Frankenstein, Amstrad CPC

The Amstrad CPC version of Rod Pike‘s text adventure, Frankenstein, just about falls into the middle of the Commodore 64 and Spectrum versions.

The Amstrad version definitely has the best loading screens, and it also has coloured text to differentiate passages (like the C64 version does), although – to be honest – it doesn’t go far enough with this trick to make it as effective as it could be. When you’re having to read large passages of text – like in this game – it helps to have sections visually divided into different types. This game unfortunately only uses white text for important characters who’re speaking, and blue text for everything else, but the game’s designers should have gone further with it because it’s useful and helps the reader, and the game should be making reading all this text enjoyable.

I can imagine that playing a text adventure on an Amstrad CPC keyboard would feel pretty regal, as typing on it would’ve felt so much better than doing the same thing on a Spectrum or ZX81. Or on many other 8-bit home computers. If your host computer has a real moving keyboard then it’s much more fun typing commands into a text parser through that.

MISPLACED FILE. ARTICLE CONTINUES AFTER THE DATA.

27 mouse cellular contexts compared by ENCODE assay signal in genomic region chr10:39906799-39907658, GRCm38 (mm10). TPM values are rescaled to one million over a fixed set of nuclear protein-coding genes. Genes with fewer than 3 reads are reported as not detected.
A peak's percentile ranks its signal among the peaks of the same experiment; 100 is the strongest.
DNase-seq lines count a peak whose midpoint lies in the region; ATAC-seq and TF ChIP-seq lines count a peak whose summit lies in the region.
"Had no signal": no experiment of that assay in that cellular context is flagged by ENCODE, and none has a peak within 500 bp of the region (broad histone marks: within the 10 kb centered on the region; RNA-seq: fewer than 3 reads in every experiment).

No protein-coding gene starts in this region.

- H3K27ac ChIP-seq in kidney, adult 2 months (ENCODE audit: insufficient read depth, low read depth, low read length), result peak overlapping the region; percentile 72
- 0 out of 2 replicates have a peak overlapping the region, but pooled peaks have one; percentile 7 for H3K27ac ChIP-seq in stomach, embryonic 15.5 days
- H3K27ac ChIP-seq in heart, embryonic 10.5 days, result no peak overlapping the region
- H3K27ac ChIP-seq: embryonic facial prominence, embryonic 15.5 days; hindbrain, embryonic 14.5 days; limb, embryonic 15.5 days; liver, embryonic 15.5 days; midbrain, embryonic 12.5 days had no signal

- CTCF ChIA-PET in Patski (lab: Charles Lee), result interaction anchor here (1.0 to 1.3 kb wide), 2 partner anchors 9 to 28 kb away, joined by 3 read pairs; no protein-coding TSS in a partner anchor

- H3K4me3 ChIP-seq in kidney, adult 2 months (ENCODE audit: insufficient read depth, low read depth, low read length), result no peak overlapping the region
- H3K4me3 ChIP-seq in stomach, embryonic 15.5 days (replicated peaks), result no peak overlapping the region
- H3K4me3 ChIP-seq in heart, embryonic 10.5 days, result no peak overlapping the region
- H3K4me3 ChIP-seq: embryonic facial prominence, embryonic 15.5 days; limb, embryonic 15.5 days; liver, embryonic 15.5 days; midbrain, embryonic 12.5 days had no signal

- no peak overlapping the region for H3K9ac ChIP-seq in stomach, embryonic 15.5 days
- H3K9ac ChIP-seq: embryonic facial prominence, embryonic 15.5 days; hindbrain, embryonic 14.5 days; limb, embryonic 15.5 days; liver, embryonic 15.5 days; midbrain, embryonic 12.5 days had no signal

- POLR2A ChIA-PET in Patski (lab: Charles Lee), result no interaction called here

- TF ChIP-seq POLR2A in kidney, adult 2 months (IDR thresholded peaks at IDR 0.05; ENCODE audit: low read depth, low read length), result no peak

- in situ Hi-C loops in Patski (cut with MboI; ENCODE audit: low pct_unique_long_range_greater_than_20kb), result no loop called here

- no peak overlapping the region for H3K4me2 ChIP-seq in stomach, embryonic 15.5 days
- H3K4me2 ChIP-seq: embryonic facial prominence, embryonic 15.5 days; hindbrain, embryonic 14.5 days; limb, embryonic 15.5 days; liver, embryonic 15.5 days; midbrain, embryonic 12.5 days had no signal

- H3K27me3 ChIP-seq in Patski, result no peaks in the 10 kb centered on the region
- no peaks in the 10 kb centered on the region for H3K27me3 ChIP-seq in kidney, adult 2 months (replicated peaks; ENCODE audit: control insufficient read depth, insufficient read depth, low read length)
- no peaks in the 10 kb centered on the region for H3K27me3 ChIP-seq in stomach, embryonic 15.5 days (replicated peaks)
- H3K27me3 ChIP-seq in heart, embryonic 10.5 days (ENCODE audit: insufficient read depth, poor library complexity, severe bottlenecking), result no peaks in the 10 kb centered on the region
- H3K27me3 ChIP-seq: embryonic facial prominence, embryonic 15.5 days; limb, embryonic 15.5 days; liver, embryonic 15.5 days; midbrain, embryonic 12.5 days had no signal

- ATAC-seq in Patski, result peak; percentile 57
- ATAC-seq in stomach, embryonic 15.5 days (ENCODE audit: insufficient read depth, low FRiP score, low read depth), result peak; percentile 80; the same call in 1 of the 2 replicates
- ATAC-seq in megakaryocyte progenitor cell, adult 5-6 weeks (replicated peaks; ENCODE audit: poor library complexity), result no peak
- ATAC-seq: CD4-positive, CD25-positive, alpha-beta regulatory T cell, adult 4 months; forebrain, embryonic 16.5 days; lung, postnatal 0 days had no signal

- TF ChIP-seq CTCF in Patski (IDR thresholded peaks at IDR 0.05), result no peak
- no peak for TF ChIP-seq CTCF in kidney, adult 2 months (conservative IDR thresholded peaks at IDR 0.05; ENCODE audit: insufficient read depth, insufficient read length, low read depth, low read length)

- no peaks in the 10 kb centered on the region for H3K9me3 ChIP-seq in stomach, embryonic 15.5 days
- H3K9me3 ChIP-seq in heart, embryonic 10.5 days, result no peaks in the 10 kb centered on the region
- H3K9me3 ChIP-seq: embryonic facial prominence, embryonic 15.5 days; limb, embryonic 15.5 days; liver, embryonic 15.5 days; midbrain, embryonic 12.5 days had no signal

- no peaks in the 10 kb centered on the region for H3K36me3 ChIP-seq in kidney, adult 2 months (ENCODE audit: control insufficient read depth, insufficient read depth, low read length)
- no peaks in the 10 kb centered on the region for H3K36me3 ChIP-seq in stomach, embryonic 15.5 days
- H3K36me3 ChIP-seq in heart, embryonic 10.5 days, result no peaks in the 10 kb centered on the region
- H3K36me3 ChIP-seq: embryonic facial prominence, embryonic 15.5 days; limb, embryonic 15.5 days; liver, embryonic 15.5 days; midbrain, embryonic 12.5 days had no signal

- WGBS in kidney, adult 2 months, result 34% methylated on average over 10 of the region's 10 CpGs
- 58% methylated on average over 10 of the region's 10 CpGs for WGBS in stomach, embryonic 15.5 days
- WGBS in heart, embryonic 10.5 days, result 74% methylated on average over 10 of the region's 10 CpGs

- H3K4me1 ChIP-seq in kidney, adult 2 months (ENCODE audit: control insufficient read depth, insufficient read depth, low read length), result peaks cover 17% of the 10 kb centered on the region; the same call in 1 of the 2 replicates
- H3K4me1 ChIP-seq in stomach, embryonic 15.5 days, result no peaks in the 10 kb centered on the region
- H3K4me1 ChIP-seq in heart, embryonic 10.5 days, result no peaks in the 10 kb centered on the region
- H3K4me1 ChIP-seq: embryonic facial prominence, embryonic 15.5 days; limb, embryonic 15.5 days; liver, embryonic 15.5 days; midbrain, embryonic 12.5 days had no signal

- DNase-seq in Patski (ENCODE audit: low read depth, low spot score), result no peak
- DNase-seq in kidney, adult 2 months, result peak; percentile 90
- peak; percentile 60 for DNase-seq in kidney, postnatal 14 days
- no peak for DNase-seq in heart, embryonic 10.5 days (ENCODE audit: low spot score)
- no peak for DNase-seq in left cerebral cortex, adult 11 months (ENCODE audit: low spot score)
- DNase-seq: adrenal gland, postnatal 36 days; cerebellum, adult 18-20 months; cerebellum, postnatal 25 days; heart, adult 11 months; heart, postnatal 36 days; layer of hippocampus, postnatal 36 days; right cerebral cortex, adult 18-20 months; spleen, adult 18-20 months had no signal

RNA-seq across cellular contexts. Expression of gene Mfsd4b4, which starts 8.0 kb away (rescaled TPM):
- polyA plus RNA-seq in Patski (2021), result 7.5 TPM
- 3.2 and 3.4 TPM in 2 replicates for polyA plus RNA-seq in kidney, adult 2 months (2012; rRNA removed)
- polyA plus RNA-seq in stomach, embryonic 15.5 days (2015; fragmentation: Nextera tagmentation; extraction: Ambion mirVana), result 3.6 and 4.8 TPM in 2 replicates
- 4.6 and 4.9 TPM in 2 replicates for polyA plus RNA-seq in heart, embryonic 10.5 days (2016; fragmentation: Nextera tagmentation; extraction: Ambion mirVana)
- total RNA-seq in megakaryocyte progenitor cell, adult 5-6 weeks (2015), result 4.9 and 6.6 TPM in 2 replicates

Frankenstein is a game that is interesting from a literary point of view; complex from a solutions point of view, and relatively short from a length point of view. It’s a concentrated series of short episodes and finding out the typed commands to complete them is difficult if you don’t know what they are. And if you do know what these commands are then the game is very easy…

More: Frankenstein on Wikipedia

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